This is not a razor sharp presentation, but one that is naturally soft and left intact as such. Grain is limited, left alone for this AVC encode to deal with and it does so without fault. There are no apparent artifacting issues (with the exception of the final shot, seemingly a lower quality stock), impressive considering the rapid swinging of the camera and fast action itself. When still, close-ups can deliver an appreciable level of texture, high-fidelity detail actually present with some regularity into the cave. The bright headlights focus squarely on everyone’s face, and the result means that texture is now visible thanks to the efforts of Midnight Legacy. A sequence of close-ups around 36:58 are excellent. Others can be marred purely by the wildly inconsistent focus. Rock textures are fully resolved on numerous occasions.
Colors remain natural throughout, the bright red and yellow suits worn by the crew as they enter the caverns system standing out. Flesh tones are fine, and the rock formations inside the cave carry a distinct orange tint. Black levels are outstanding, any complaints of crush misguided with the sternly focused lighting used once underground. There are no instances of murkiness or diluted depth to be had. In the early going, the bright contrast completes the necessary ingredients for an eye-catching image, and the same goes for the end of the film. Damage left on the source print is minor at its worst.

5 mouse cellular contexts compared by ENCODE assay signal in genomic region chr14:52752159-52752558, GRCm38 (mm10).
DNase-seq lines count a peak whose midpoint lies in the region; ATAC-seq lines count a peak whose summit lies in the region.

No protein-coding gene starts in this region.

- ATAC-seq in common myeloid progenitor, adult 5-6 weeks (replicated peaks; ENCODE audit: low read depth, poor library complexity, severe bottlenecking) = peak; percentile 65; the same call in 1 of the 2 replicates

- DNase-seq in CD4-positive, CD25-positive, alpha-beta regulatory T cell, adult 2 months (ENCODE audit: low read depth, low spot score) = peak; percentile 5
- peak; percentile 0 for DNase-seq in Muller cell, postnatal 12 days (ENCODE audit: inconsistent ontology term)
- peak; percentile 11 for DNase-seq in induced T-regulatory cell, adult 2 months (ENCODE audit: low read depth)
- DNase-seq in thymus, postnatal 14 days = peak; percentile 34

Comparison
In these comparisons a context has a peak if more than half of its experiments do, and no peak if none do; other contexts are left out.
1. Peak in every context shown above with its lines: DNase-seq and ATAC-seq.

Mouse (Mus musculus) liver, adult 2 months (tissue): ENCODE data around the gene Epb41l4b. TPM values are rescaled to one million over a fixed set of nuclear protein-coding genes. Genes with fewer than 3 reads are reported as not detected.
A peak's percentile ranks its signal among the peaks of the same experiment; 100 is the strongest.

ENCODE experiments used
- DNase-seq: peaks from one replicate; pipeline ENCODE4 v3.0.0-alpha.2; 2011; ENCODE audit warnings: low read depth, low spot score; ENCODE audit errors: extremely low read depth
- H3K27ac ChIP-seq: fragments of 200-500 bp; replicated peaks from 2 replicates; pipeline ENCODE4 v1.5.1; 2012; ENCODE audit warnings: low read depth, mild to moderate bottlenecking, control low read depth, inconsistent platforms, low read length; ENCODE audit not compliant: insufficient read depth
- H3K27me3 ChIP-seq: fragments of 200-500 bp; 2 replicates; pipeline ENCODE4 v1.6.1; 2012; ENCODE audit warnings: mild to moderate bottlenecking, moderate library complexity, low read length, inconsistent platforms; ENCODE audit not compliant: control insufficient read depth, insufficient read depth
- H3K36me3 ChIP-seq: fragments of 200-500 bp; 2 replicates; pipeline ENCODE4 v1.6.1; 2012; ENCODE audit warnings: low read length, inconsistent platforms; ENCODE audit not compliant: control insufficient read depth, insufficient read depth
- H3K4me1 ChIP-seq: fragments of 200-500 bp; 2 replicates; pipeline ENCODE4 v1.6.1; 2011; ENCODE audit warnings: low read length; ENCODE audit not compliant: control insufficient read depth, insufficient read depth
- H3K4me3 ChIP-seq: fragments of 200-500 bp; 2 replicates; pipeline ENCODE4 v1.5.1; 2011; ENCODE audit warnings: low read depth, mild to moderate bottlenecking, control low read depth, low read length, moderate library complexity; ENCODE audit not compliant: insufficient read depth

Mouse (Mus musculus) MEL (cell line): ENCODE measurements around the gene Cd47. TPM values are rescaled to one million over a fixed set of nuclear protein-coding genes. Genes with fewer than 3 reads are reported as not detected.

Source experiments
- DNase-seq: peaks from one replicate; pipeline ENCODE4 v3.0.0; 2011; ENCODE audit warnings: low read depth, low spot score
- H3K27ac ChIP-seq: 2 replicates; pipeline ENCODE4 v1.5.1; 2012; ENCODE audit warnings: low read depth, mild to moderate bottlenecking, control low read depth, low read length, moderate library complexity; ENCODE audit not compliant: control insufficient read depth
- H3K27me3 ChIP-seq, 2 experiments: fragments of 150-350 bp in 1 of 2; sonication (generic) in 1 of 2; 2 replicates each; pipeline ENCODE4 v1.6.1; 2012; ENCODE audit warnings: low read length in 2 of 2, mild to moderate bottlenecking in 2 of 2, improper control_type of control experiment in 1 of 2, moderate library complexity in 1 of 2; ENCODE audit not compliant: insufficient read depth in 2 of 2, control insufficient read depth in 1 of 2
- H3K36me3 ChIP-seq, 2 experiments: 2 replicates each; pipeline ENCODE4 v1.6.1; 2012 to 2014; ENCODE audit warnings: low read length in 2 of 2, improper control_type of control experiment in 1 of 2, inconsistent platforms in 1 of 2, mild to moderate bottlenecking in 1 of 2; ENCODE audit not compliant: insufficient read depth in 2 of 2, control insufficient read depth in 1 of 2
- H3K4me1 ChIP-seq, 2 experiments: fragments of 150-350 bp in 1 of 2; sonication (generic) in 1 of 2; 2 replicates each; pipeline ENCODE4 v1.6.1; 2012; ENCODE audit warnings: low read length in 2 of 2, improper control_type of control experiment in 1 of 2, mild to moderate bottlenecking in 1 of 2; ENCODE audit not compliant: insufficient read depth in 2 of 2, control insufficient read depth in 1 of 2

There are two issues of note worth mentioning. The first is some random interlacing within the image, spotted twice. The first happens as some seagulls are flying away at 12:13, and the second happens during the money hand-off at the bowling alley at 15:47. It’s confined to a small part of the image, and lasts for about two frames. It’s easy to miss. The second are some of the shots of the beach after the little girl runs off. Certain aspects of the video appear smooth, almost watercolor-like, the sand in particular. It’s an odd effect, one that happens in other parts of the film as well when outdoors. It’s not consistent, and there don’t seem to be any signs of foul play at work, especially when considering the amount of work that obviously went into this in the first place.
Midnight Legacy keeps the audio in its purest form with a DTS-HD 2.0 mono mix. Surprisingly, clarity is exceptional, the dub certainly obvious but generally free of any major distortion. There are a few lines just before an edit at 17:58 that carry a rather noticeable hiss under them, the issue disappearing when the movie pushes ahead into the next scene.
There is a fairly consistent level of popping on the track, not enough to be much of a distraction. If anything, it shows the source has been tinkered with as minimally as possible. All of the music, including the repetitious six-note electronic theme, sounds fine despite the lack of range. Fidelity is surprising here all around, and while maybe not quite as impressive as the video, it’s still a small feat that it sounds this good.
There are two extras here, including the gloriously over-the-top Dutch VHS trailer. The second is 11-minutes of silent special effect outtakes, including various alternate cuts. The latter is in HD, and in surprising shape. Note there are no subtitles anywhere on the disc, and the original credits go untranslated.
For further reading, you can read our three-part interview with Midnight Legacy’s Dolph Chiarino where he discusses the restoration, Blu-ray itself, and the issues brought up within the review.
Full disclosure: This Blu-ray was provided to us for review on a check disc confirmed to be the final transfer. This has not affected the editorial process. For more information on how we handle review material, please visit our about us page to learn more.